This interaction also demonstrates that VR can be a place where people can get together. Carbonara says it is a very social event.
“What’s fascinating about it, even the few times we were setting this up for the study, is that if you leave an event open, people then talk—it’s like the theater before any of the previews show—and you get to talk to whomever you’re going to the theater with,” he says. The added perk is that a user can mute a virtual moviegoer who ends up being too disruptive.
Logan Trent and Marcos Luna are two FDM graduate students working with Baylor’s theater department and VirtuOSO, a university a cappella group, to develop a VR music video. The issue is that, with VR, there aren’t a lot of rules or guidelines for how to go about making these environmental experiences. As they venture out into uncharted territory, they’ve found workflow to be one of the most daunting challenges.
Trent says VR experiences give the user a feeling that film cannot, and Luna says they are “moving from a temporal medium to a spatial medium.”
“No one is working on the level we are,” Luna says, regarding other schools. “The other people doing this are big companies.”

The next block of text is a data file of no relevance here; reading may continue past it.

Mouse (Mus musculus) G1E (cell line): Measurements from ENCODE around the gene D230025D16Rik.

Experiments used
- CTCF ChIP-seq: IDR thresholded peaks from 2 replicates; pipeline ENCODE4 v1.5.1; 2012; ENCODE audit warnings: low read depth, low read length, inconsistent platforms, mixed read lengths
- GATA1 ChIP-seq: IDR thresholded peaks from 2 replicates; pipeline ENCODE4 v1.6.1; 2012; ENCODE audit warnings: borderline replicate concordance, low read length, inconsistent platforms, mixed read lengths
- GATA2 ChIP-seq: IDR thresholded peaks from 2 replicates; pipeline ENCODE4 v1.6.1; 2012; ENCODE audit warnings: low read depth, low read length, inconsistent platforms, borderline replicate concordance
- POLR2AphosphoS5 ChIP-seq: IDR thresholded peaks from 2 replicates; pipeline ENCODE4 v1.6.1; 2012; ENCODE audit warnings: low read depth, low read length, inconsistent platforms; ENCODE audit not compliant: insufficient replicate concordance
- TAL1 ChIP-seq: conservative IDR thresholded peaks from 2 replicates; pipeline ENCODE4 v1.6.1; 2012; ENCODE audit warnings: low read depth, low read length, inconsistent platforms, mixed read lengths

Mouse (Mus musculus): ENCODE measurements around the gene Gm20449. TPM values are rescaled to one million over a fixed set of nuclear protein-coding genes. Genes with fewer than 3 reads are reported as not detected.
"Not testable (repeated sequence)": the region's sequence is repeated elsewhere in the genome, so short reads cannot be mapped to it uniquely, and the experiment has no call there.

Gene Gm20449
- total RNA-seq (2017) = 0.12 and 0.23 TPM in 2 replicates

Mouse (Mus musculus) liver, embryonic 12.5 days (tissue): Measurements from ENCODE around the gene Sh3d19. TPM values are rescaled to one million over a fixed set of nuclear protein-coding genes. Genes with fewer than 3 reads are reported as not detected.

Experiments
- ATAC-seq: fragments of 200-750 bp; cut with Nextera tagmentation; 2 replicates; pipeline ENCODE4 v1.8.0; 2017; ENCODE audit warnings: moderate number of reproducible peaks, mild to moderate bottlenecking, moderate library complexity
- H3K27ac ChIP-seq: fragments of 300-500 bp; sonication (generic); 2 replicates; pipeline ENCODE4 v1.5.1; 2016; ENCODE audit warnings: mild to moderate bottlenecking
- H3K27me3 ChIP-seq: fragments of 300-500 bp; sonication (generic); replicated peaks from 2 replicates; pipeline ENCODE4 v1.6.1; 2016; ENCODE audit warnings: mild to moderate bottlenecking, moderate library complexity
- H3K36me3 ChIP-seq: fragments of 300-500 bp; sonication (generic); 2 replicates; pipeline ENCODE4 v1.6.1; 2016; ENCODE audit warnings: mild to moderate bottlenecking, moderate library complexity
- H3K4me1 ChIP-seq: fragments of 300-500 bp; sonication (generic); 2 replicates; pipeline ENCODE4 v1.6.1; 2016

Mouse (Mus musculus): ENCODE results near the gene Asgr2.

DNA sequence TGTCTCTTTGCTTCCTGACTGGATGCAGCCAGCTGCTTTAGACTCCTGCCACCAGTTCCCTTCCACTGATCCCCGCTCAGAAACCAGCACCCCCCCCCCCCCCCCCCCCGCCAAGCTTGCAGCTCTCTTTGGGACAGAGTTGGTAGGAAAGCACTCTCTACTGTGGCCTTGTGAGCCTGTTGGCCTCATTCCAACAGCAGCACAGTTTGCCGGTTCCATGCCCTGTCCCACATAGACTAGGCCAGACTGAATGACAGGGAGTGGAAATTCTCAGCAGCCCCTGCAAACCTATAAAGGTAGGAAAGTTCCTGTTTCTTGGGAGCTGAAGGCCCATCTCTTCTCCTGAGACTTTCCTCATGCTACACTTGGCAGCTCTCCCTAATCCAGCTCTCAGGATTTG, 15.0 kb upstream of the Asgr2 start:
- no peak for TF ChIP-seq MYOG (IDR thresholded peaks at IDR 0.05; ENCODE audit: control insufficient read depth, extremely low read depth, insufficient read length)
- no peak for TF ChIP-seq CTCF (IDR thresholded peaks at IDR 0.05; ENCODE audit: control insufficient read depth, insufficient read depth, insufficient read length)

Most people are more familiar with 360-degree video, a form of VR that takes place in a fixed perspective but allows the user to look freely in all directions. For instance, the hit Broadway musical Hamilton shot a 360-degree video of one of the rehearsals with all the cast gathered around in a circle. Another popular example was YouTube’s 2016 April Fools’ joke SnoopaVision—a 360-degree video of a theater in which viewers could watch videos with Snoop Dogg.
Baylor FDM is working with other programs to develop 360-degree videos on Baylor’s campus.
“We’ve been involved with Undergraduate Admissions to shoot Homecoming, to do 360 production for what it’s like to be at a football game and Pigskin Review,” Carbonara says. “Our students and our alumni have come back because of the attractiveness of Baylor being at the cutting edge [of this technology].”
Sony sees this as one of the big ways they can work alongside educators. Chris Ohven, senior manager of strategic business, says that while the technology is wowing everyone, “the story is the missing key component” and that he looks “to tell the story of the school.” Ohven says that Sony has already made the technology; it’s now a matter of figuring out the applications of that technology and connecting it to telling stories that affect people.